Sometimes, trying to cover 7 different football codes on one blog requires a little outside help. With that in mind, Richard Smith of Live Football Scores is keeping an eye on next month’s RBS Six Nations rugby union competition. This week, Richard examines whether last year’s winner, France, will be able to run the table again like it did in 2010.
The 2010 Six Nations Grand Slam Champions, France, kick off their 2011 campaign with a home match against Scotland — a match that in theory they should win comfortably. However, before you blow your sportsbook bonusbetting on Les Blues, you should know that very little has gone right for French rugby since it won the 2010 Six Nations. Scotland will travel to Paris for the match on February 5th believing they can inflict further misery on Les Blues.
France had disastrous tours in the Southern Hemisphere last summer, losing convincingly to South Africa, 17-42, and to Argentina, 13-41. They came home to calls for coach, Marc Lievremont, to step down — calls which were repeated in November after France were embarrassed once again, this time by Australia, going down 16-59 at the Stade de France.
Losing to an improving Aussie team is not usually regarded as a disgrace, but the manner in which the French just fell apart after falling behind was a huge indictment on both the coach and the players, who simply have no idea how to play from a losing position. France actually gave away 46 points in 30 minutes against the Wallabies, a run that has been described as the worst half-hour in the country’s entire rugby union history!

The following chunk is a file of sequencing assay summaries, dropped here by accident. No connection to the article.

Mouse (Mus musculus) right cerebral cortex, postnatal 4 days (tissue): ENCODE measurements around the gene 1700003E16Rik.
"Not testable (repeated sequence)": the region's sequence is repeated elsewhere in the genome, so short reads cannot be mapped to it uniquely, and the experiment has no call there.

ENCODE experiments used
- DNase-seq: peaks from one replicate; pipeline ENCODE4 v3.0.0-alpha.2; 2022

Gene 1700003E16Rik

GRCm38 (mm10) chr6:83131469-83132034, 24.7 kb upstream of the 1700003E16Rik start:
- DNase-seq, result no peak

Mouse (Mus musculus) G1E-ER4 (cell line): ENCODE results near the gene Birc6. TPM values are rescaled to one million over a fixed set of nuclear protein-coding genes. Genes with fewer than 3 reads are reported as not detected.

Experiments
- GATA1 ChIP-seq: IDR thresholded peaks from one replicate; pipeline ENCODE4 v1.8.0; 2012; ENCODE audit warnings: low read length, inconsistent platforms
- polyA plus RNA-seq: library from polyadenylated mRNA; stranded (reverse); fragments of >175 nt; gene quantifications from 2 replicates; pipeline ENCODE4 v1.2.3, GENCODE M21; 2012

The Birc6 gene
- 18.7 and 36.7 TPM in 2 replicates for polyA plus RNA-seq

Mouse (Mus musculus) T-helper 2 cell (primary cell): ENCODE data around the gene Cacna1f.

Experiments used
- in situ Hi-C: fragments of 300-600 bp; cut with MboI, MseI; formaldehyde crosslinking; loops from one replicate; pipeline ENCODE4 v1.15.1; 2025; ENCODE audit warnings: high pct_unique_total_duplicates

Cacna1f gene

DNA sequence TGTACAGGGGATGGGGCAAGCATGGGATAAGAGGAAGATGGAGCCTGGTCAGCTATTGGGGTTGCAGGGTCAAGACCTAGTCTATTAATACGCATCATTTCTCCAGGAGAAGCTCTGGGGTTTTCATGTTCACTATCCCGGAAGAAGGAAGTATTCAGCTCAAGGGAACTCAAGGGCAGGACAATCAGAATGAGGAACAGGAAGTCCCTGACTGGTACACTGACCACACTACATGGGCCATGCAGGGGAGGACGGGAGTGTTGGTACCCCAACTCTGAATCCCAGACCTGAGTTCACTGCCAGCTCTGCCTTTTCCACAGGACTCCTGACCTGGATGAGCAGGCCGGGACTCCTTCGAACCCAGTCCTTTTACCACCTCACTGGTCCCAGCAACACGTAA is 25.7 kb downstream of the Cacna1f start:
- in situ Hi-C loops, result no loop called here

There has never been any doubt about the talent that France has in its ranks, but it appears that Lievremont has no policy of keeping winning teams together, preferring to include previously untried players at the expense of a player who had previously played well.
Pundits have also accused the French coaching team of adopting a negative strategy, ignoring their normal free flowing running game in preference to a less expansive style which stifles natural French flair. This less expansive style was brutally exposed by Australia in November, a game that proved that the French have no idea of what game to turn to when their original game plan goes awry!
French skipper Thierry Dusautoir is undoubtedly a world class back row forward, but his captaincy on the pitch has left a lot to be desired in their most recent matches. He was clearly lost against Australia, failing at any time to rally his under pressure team. Question marks have been raised about his continuation as skipper.
France will only play twice in Paris this year’s Six Nations; they start off against Scotland and finish their campaign against Wales on 19th March. In between times they have tough matches against Ireland in Dublin and England at Twickenham, where they can expect a serious scrap with absolutely no guarantee of taking the points against either team. In fact both Ireland and England will be the favorites to win those two matches!
France might well be the favorites to win the 2011 Six Nations overall, but they are certainly worth taking on this year and this author is confident in predicting that they won’t win the 6 Nations for a second year in a row.
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